The sensors I am interested in all have a message length of 24 data bits but the software is not limited to that length. There is a buffer for up to seven bytes (more could be added) and defines for the minimum and maximum message length in bytes. The software is set up to collect the bits, convert them into bytes, store them temporarily, and then output them in ASCII format via the serial port. The event that triggers the output of the message is the receipt of a new start/sync pulse.
Step 4: Data Logging
The software is set up to output the converted data as ASCII characters via the serial (TX) output of the Arduino. When I made the PIC version I needed to interface to a terminal program on the PC in order to display the data. One advantage of the Arduino IDE is that it has a Serial Monitor function built in. I set the serial port rate to 115.2k and then set the Serial Monitor window to the same rate. The screen shot here shows a typical display with outputs from a variety of sensors that I have. As you can see, the data is sometimes not perfect but you can easily determine what the real value of each sensor should be.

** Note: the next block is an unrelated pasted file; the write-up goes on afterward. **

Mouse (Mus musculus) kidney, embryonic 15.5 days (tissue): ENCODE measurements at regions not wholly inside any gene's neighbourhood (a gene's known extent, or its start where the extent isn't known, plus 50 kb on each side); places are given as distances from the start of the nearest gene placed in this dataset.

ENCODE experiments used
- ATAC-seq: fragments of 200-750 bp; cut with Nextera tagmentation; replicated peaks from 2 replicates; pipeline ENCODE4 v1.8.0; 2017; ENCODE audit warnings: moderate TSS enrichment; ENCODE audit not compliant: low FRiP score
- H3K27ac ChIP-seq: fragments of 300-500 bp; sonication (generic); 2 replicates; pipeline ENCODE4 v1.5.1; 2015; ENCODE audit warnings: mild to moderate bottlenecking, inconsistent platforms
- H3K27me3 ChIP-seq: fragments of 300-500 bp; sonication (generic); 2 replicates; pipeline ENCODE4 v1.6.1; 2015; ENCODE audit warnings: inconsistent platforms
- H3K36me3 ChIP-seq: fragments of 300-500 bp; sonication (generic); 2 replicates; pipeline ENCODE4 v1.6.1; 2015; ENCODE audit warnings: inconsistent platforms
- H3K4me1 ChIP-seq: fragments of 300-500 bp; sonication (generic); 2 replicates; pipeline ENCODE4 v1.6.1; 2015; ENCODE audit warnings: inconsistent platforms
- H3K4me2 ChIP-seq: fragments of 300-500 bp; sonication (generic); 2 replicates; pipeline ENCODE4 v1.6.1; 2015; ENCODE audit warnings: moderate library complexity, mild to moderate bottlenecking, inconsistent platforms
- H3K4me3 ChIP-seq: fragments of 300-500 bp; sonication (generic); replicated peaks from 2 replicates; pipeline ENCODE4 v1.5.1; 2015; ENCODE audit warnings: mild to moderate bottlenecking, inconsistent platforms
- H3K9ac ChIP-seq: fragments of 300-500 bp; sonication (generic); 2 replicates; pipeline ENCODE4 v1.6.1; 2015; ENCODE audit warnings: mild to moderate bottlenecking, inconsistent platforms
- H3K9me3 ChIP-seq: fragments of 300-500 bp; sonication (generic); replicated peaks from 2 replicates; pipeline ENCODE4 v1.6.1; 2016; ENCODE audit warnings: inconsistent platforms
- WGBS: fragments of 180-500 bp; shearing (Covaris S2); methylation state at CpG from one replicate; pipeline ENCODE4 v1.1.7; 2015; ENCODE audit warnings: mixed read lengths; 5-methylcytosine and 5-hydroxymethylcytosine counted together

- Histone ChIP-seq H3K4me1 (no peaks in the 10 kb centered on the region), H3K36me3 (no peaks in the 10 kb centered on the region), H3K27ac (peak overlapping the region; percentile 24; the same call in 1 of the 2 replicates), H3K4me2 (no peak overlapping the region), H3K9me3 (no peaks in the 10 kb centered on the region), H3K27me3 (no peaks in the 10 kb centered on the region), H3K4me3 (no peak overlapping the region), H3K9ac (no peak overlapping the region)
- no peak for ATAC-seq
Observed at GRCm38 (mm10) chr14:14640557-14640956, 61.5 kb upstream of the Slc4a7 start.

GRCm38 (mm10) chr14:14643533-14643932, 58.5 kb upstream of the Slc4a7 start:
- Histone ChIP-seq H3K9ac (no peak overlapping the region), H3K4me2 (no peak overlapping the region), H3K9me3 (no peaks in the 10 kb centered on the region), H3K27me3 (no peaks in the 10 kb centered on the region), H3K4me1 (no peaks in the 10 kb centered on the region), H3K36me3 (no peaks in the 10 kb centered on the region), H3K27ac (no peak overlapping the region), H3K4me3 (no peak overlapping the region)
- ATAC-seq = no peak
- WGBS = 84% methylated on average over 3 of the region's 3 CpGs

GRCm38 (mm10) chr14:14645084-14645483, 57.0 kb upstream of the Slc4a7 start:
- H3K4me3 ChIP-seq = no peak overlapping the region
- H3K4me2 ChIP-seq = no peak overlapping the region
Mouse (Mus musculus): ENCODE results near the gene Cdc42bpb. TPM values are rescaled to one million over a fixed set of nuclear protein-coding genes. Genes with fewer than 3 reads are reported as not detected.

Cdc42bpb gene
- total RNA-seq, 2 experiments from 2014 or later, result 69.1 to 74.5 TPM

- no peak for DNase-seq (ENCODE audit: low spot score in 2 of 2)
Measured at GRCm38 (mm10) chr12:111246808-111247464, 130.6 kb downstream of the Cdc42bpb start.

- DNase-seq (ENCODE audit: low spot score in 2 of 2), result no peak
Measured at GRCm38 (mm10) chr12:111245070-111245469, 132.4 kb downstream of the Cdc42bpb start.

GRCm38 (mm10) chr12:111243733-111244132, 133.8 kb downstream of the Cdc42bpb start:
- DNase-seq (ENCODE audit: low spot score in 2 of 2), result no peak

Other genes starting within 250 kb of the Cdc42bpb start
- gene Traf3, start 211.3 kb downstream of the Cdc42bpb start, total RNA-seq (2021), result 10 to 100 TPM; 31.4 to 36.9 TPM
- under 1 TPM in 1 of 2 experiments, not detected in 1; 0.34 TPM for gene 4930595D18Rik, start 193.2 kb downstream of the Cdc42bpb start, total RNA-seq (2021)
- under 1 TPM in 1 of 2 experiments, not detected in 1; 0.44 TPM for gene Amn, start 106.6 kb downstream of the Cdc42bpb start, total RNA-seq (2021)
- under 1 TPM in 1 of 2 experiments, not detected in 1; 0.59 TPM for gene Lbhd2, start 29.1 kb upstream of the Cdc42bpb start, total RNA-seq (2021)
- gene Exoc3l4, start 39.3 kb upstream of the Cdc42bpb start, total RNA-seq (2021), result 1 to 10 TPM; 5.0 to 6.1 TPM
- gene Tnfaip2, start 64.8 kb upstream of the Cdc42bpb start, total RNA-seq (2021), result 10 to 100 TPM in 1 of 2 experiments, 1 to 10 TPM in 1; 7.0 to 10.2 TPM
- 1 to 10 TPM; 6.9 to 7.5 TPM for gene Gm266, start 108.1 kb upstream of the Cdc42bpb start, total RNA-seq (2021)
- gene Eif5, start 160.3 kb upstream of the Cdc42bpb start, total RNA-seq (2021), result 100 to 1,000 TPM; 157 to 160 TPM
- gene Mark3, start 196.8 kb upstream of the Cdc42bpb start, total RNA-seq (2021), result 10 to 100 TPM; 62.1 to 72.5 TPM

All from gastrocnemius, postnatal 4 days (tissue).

Step 5: Sample Receiver Software
I have included a sample software listing that shows how you can use the collected information to receive a specific set of codes for your application. This example is set up to emulate one of my Etekcity remote outlets. One command turns on the LED built into the Nano (D13) and the other command turns off the LED. If you don't have an LED built into your Arduino, then add the resistor and LED as shown in the diagram. In a real application this function would turn the power on/off for an electrical outlet (using a relay or a triac). The sync times, bit times, and expected data bytes are all defined up front for ease of modification. You can use any of the remaining data lines to turn things on/off, etc. for your specific application. Just add the applicable command code defines and replace the LED on/off logic in “loop” to suit your needs.